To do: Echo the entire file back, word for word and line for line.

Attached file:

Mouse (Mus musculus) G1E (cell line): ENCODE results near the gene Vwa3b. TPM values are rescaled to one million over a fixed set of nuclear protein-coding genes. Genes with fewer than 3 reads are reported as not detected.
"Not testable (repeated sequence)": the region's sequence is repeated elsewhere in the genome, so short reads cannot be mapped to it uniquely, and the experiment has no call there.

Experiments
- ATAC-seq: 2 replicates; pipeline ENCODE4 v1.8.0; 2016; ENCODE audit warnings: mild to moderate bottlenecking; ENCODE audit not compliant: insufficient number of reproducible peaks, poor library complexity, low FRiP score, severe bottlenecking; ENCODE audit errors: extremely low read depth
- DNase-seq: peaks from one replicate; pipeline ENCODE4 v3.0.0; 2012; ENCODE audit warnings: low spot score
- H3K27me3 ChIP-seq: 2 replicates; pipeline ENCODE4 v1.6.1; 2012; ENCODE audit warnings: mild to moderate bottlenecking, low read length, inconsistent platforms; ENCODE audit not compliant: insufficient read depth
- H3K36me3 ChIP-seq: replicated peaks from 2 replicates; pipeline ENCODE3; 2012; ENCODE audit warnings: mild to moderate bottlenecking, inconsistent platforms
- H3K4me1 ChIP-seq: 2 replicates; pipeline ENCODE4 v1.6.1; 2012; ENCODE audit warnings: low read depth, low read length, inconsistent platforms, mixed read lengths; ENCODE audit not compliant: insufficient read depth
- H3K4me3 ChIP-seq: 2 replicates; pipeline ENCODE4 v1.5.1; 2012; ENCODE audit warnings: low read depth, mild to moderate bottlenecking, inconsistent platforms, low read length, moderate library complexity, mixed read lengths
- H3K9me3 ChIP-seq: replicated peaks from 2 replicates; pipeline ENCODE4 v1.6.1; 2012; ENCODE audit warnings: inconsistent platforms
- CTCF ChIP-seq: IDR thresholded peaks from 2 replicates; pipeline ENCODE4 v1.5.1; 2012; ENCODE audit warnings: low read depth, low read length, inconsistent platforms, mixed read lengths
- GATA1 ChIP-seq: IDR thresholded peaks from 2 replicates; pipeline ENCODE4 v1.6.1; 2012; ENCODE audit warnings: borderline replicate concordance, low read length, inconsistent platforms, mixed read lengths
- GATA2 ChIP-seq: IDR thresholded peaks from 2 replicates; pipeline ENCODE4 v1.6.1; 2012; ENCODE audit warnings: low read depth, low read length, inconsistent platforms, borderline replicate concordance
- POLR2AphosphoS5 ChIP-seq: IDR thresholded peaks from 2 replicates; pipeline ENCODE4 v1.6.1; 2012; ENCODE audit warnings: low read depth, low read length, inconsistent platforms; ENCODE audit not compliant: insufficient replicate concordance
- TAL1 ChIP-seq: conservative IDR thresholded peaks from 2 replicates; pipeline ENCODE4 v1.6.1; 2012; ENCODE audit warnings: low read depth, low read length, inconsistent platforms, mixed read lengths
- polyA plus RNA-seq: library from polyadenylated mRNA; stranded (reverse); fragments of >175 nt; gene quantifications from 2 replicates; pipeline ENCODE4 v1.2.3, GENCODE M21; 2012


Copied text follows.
Mouse (Mus musculus) G1E (cell line): ENCODE results near the gene Vwa3b. TPM values are rescaled to one million over a fixed set of nuclear protein-coding genes. Genes with fewer than 3 reads are reported as not detected.
"Not testable (repeated sequence)": the region's sequence is repeated elsewhere in the genome, so short reads cannot be mapped to it uniquely, and the experiment has no call there.

Experiments
- ATAC-seq: 2 replicates; pipeline ENCODE4 v1.8.0; 2016; ENCODE audit warnings: mild to moderate bottlenecking; ENCODE audit not compliant: insufficient number of reproducible peaks, poor library complexity, low FRiP score, severe bottlenecking; ENCODE audit errors: extremely low read depth
- DNase-seq: peaks from one replicate; pipeline ENCODE4 v3.0.0; 2012; ENCODE audit warnings: low spot score
- H3K27me3 ChIP-seq: 2 replicates; pipeline ENCODE4 v1.6.1; 2012; ENCODE audit warnings: mild to moderate bottlenecking, low read length, inconsistent platforms; ENCODE audit not compliant: insufficient read depth
- H3K36me3 ChIP-seq: replicated peaks from 2 replicates; pipeline ENCODE3; 2012; ENCODE audit warnings: mild to moderate bottlenecking, inconsistent platforms
- H3K4me1 ChIP-seq: 2 replicates; pipeline ENCODE4 v1.6.1; 2012; ENCODE audit warnings: low read depth, low read length, inconsistent platforms, mixed read lengths; ENCODE audit not compliant: insufficient read depth
- H3K4me3 ChIP-seq: 2 replicates; pipeline ENCODE4 v1.5.1; 2012; ENCODE audit warnings: low read depth, mild to moderate bottlenecking, inconsistent platforms, low read length, moderate library complexity, mixed read lengths
- H3K9me3 ChIP-seq: replicated peaks from 2 replicates; pipeline ENCODE4 v1.6.1; 2012; ENCODE audit warnings: inconsistent platforms
- CTCF ChIP-seq: IDR thresholded peaks from 2 replicates; pipeline ENCODE4 v1.5.1; 2012; ENCODE audit warnings: low read depth, low read length, inconsistent platforms, mixed read lengths
- GATA1 ChIP-seq: IDR thresholded peaks from 2 replicates; pipeline ENCODE4 v1.6.1; 2012; ENCODE audit warnings: borderline replicate concordance, low read length, inconsistent platforms, mixed read lengths
- GATA2 ChIP-seq: IDR thresholded peaks from 2 replicates; pipeline ENCODE4 v1.6.1; 2012; ENCODE audit warnings: low read depth, low read length, inconsistent platforms, borderline replicate concordance
- POLR2AphosphoS5 ChIP-seq: IDR thresholded peaks from 2 replicates; pipeline ENCODE4 v1.6.1; 2012; ENCODE audit warnings: low read depth, low read length, inconsistent platforms; ENCODE audit not compliant: insufficient replicate concordance
- TAL1 ChIP-seq: conservative IDR thresholded peaks from 2 replicates; pipeline ENCODE4 v1.6.1; 2012; ENCODE audit warnings: low read depth, low read length, inconsistent platforms, mixed read lengths
- polyA plus RNA-seq: library from polyadenylated mRNA; stranded (reverse); fragments of >175 nt; gene quantifications from 2 replicates; pipeline ENCODE4 v1.2.3, GENCODE M21; 2012